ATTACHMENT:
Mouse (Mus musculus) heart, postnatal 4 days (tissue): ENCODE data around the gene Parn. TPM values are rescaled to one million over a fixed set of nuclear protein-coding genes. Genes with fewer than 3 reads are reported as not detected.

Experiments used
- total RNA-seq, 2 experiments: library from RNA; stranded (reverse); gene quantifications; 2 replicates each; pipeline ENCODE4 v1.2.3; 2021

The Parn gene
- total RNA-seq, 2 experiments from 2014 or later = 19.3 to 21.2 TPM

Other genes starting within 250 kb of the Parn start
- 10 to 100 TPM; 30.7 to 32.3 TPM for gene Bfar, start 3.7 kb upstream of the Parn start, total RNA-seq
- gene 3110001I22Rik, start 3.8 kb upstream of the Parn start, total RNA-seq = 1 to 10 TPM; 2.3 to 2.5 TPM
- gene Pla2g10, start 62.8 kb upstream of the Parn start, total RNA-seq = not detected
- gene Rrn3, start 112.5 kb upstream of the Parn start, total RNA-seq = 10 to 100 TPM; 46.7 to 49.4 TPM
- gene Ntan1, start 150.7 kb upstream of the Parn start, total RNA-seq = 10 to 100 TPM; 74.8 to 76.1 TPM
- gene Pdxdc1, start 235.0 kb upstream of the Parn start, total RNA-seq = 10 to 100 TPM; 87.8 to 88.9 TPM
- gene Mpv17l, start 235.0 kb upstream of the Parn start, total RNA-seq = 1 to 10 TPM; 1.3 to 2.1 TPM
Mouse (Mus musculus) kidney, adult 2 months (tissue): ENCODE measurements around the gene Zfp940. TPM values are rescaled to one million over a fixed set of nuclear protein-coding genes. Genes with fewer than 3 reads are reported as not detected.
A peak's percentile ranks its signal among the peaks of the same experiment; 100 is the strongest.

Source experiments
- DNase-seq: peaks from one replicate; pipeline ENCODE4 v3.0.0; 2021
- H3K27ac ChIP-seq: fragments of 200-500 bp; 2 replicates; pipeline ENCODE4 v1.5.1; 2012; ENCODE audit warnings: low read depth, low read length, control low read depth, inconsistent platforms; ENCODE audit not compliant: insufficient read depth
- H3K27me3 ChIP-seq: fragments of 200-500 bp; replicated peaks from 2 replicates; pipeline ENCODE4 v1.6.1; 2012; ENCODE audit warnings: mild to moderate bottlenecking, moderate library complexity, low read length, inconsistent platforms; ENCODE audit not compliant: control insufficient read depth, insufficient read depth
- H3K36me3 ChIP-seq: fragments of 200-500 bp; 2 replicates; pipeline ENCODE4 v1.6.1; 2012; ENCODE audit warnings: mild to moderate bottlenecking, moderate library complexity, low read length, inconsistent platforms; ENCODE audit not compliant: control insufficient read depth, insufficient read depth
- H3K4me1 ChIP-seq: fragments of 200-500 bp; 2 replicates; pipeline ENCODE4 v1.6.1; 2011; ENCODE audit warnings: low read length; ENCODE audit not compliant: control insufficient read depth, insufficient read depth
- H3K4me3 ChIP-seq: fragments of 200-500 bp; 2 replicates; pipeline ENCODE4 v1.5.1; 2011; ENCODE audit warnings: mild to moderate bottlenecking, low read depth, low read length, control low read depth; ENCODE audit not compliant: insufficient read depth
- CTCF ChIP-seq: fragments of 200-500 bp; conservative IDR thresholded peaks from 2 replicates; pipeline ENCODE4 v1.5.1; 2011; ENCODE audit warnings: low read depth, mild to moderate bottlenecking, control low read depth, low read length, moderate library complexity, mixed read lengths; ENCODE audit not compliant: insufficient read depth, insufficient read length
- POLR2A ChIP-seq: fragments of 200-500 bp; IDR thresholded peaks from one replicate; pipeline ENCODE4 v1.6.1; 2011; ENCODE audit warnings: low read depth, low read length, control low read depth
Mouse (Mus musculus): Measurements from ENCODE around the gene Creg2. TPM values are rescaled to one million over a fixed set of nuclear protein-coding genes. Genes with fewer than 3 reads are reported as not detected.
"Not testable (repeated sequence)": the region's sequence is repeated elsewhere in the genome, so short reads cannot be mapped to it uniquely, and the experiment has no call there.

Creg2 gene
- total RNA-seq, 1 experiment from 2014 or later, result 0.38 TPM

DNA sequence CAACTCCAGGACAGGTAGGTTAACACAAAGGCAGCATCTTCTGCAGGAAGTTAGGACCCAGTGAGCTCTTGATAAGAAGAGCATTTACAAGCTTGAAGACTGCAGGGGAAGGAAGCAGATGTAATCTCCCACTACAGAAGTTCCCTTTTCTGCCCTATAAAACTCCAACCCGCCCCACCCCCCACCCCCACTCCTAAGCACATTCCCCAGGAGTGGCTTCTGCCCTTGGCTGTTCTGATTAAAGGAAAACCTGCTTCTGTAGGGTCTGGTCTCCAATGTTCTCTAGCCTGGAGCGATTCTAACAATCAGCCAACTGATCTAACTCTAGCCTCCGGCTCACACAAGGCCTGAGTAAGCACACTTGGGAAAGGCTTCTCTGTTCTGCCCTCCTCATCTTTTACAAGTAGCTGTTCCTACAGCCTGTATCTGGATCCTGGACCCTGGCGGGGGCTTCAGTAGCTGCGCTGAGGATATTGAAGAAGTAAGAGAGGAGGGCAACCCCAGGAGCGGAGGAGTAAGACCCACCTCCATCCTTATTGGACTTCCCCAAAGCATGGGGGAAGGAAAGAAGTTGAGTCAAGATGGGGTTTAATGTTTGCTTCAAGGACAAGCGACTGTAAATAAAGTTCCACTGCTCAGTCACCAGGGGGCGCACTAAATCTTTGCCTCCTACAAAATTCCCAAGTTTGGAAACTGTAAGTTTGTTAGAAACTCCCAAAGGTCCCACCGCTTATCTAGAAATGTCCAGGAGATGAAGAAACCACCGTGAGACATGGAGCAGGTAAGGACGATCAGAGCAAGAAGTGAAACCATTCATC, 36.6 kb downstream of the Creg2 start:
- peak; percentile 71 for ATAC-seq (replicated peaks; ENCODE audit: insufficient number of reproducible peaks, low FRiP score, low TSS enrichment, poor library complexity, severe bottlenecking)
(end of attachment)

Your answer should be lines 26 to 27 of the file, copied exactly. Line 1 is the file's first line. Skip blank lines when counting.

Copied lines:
"Not testable (repeated sequence)": the region's sequence is repeated elsewhere in the genome, so short reads cannot be mapped to it uniquely, and the experiment has no call there.

Creg2 gene